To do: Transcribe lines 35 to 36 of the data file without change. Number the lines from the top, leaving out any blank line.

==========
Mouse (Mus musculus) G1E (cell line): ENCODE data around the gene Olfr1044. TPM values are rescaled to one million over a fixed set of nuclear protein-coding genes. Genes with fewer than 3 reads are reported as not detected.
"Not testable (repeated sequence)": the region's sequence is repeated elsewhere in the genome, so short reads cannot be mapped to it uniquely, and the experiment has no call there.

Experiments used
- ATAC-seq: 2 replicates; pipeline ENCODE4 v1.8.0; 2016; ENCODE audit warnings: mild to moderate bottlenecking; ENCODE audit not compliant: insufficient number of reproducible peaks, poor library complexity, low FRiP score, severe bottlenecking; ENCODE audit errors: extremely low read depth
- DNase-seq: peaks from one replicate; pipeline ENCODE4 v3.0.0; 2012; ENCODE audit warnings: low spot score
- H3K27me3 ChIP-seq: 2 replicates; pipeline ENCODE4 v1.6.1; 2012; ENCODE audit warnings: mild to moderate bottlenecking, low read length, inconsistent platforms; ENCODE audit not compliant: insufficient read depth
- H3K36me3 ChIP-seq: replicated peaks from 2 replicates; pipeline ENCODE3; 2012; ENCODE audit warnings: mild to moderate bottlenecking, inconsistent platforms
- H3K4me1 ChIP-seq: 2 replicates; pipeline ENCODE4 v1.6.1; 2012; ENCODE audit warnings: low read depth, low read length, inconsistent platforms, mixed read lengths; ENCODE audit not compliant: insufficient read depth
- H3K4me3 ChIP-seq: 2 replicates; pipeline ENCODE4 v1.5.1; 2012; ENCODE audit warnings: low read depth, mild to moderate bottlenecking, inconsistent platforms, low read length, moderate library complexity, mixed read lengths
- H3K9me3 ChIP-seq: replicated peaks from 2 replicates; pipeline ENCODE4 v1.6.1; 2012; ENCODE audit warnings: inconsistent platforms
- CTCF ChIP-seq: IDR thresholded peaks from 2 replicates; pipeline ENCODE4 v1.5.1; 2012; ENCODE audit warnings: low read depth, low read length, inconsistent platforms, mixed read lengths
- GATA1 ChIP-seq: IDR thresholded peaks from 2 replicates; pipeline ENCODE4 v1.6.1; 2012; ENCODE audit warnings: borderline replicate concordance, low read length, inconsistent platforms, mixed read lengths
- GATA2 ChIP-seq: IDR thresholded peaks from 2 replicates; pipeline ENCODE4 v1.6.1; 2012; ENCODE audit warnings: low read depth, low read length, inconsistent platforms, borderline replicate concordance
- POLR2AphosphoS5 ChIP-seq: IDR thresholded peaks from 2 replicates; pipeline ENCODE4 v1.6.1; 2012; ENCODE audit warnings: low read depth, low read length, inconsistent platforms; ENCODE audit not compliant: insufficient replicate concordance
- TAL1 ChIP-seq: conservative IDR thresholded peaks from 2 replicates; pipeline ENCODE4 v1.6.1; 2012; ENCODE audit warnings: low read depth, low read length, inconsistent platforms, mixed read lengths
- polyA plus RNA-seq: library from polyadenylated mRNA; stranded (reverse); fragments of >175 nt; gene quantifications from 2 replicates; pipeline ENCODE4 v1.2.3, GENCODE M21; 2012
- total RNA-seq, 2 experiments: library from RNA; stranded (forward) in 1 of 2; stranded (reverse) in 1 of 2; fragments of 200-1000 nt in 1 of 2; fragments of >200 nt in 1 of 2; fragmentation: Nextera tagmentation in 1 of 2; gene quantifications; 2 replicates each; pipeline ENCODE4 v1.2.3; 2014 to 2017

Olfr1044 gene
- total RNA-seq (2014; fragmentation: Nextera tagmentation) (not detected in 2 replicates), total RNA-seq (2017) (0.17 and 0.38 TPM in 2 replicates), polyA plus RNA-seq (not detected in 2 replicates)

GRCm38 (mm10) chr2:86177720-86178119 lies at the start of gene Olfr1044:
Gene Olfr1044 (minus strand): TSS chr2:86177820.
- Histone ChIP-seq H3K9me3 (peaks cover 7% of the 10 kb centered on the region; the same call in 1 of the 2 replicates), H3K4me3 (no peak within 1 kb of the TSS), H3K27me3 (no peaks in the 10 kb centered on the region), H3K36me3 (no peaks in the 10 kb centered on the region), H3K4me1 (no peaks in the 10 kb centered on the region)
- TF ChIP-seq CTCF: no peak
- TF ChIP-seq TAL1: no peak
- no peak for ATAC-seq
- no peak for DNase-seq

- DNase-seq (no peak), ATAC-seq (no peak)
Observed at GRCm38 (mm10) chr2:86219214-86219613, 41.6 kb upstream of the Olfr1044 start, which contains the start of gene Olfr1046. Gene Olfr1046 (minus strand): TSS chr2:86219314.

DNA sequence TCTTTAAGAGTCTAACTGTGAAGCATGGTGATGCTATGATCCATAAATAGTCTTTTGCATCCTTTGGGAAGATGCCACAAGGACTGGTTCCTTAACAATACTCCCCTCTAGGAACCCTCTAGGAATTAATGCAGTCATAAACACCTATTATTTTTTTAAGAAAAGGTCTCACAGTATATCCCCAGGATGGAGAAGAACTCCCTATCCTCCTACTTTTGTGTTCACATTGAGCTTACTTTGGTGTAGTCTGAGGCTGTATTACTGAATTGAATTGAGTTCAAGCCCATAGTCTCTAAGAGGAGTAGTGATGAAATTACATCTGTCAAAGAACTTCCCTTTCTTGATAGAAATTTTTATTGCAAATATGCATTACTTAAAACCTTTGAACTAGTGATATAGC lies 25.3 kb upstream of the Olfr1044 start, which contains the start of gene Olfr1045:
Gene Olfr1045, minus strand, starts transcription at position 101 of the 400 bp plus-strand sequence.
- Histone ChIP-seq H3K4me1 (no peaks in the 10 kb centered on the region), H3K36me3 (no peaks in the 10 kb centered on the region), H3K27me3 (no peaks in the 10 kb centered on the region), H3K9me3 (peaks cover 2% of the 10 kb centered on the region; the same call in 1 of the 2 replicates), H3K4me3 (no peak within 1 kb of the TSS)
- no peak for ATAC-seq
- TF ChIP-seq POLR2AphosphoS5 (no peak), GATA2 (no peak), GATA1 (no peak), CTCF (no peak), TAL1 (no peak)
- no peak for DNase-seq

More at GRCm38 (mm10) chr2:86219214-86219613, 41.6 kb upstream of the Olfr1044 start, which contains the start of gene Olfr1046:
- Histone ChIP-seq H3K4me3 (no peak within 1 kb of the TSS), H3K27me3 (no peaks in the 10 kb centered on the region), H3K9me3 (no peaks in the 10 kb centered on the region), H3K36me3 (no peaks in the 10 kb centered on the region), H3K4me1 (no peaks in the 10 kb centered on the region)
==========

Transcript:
More at GRCm38 (mm10) chr2:86219214-86219613, 41.6 kb upstream of the Olfr1044 start, which contains the start of gene Olfr1046:
- Histone ChIP-seq H3K4me3 (no peak within 1 kb of the TSS), H3K27me3 (no peaks in the 10 kb centered on the region), H3K9me3 (no peaks in the 10 kb centered on the region), H3K36me3 (no peaks in the 10 kb centered on the region), H3K4me1 (no peaks in the 10 kb centered on the region)